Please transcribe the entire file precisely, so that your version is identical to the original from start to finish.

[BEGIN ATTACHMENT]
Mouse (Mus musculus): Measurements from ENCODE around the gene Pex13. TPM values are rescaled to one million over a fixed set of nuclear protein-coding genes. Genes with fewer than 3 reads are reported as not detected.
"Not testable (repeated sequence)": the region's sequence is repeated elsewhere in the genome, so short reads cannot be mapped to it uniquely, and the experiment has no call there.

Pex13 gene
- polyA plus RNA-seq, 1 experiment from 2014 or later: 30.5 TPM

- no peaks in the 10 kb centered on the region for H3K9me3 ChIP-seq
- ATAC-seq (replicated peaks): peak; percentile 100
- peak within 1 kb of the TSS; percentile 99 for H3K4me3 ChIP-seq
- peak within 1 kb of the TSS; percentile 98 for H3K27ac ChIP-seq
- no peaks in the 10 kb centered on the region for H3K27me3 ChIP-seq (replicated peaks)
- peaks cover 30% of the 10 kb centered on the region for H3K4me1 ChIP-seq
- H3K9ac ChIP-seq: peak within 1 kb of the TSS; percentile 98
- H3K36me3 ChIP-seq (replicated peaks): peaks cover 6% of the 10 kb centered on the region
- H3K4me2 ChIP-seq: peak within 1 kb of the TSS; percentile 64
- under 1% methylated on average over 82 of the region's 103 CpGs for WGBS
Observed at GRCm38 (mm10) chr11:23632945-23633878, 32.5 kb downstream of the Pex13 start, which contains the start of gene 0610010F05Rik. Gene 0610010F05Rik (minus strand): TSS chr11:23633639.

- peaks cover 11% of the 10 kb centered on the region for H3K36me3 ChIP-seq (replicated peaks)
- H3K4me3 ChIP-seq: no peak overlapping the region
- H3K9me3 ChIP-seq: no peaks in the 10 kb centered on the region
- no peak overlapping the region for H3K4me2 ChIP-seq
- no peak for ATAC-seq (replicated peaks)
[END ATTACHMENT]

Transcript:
Mouse (Mus musculus): Measurements from ENCODE around the gene Pex13. TPM values are rescaled to one million over a fixed set of nuclear protein-coding genes. Genes with fewer than 3 reads are reported as not detected.
"Not testable (repeated sequence)": the region's sequence is repeated elsewhere in the genome, so short reads cannot be mapped to it uniquely, and the experiment has no call there.

Pex13 gene
- polyA plus RNA-seq, 1 experiment from 2014 or later: 30.5 TPM

- no peaks in the 10 kb centered on the region for H3K9me3 ChIP-seq
- ATAC-seq (replicated peaks): peak; percentile 100
- peak within 1 kb of the TSS; percentile 99 for H3K4me3 ChIP-seq
- peak within 1 kb of the TSS; percentile 98 for H3K27ac ChIP-seq
- no peaks in the 10 kb centered on the region for H3K27me3 ChIP-seq (replicated peaks)
- peaks cover 30% of the 10 kb centered on the region for H3K4me1 ChIP-seq
- H3K9ac ChIP-seq: peak within 1 kb of the TSS; percentile 98
- H3K36me3 ChIP-seq (replicated peaks): peaks cover 6% of the 10 kb centered on the region
- H3K4me2 ChIP-seq: peak within 1 kb of the TSS; percentile 64
- under 1% methylated on average over 82 of the region's 103 CpGs for WGBS
Observed at GRCm38 (mm10) chr11:23632945-23633878, 32.5 kb downstream of the Pex13 start, which contains the start of gene 0610010F05Rik. Gene 0610010F05Rik (minus strand): TSS chr11:23633639.

- peaks cover 11% of the 10 kb centered on the region for H3K36me3 ChIP-seq (replicated peaks)
- H3K4me3 ChIP-seq: no peak overlapping the region
- H3K9me3 ChIP-seq: no peaks in the 10 kb centered on the region
- no peak overlapping the region for H3K4me2 ChIP-seq
- no peak for ATAC-seq (replicated peaks)